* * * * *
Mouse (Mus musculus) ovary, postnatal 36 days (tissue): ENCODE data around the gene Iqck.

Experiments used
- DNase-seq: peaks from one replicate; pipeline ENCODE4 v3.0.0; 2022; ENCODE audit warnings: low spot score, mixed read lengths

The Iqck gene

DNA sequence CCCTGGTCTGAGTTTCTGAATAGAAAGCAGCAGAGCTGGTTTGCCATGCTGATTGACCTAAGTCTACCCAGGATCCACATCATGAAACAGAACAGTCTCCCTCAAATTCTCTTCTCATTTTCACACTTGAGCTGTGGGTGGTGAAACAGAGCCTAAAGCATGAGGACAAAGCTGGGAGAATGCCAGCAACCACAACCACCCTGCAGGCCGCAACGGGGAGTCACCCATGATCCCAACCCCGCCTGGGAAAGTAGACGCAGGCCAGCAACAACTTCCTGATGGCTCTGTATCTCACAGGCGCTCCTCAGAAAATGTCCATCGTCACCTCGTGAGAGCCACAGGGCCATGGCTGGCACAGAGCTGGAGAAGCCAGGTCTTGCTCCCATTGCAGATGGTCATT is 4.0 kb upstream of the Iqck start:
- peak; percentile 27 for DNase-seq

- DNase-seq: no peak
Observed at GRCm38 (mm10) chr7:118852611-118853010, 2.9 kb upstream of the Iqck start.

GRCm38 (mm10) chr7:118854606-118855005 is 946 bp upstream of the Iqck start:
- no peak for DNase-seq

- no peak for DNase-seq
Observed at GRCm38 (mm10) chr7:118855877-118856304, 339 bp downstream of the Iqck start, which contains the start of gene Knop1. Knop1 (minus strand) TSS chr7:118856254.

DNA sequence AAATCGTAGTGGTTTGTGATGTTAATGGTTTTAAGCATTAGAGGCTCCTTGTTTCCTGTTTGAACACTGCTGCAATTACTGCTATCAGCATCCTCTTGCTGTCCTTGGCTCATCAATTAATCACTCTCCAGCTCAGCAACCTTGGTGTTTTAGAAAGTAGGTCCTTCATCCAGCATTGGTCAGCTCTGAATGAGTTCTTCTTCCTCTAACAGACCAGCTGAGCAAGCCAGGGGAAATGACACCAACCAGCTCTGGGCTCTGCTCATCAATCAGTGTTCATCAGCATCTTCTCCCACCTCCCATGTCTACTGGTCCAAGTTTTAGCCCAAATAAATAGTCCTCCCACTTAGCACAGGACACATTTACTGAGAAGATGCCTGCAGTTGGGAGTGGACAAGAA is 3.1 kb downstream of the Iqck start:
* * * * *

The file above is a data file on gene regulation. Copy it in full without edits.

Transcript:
Mouse (Mus musculus) ovary, postnatal 36 days (tissue): ENCODE data around the gene Iqck.

Experiments used
- DNase-seq: peaks from one replicate; pipeline ENCODE4 v3.0.0; 2022; ENCODE audit warnings: low spot score, mixed read lengths

The Iqck gene

DNA sequence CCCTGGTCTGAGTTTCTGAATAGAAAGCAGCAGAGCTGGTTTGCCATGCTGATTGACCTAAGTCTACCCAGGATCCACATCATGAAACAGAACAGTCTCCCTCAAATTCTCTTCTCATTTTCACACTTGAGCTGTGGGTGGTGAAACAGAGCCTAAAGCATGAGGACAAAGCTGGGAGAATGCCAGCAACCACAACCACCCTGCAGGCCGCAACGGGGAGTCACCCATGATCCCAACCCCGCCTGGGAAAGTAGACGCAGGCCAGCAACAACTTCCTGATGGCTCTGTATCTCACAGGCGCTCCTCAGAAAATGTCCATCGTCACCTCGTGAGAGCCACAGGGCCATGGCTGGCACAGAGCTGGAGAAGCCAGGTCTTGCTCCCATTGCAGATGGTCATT is 4.0 kb upstream of the Iqck start:
- peak; percentile 27 for DNase-seq

- DNase-seq: no peak
Observed at GRCm38 (mm10) chr7:118852611-118853010, 2.9 kb upstream of the Iqck start.

GRCm38 (mm10) chr7:118854606-118855005 is 946 bp upstream of the Iqck start:
- no peak for DNase-seq

- no peak for DNase-seq
Observed at GRCm38 (mm10) chr7:118855877-118856304, 339 bp downstream of the Iqck start, which contains the start of gene Knop1. Knop1 (minus strand) TSS chr7:118856254.

DNA sequence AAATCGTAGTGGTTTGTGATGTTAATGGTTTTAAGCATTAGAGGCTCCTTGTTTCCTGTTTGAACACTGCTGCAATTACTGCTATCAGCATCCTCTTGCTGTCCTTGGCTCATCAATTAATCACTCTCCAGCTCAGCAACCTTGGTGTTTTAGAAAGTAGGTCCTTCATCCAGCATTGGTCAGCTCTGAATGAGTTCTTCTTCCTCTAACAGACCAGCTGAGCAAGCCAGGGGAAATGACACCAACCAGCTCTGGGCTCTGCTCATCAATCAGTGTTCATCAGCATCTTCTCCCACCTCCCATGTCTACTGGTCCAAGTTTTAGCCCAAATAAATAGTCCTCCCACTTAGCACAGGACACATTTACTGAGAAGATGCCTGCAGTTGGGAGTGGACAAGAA is 3.1 kb downstream of the Iqck start: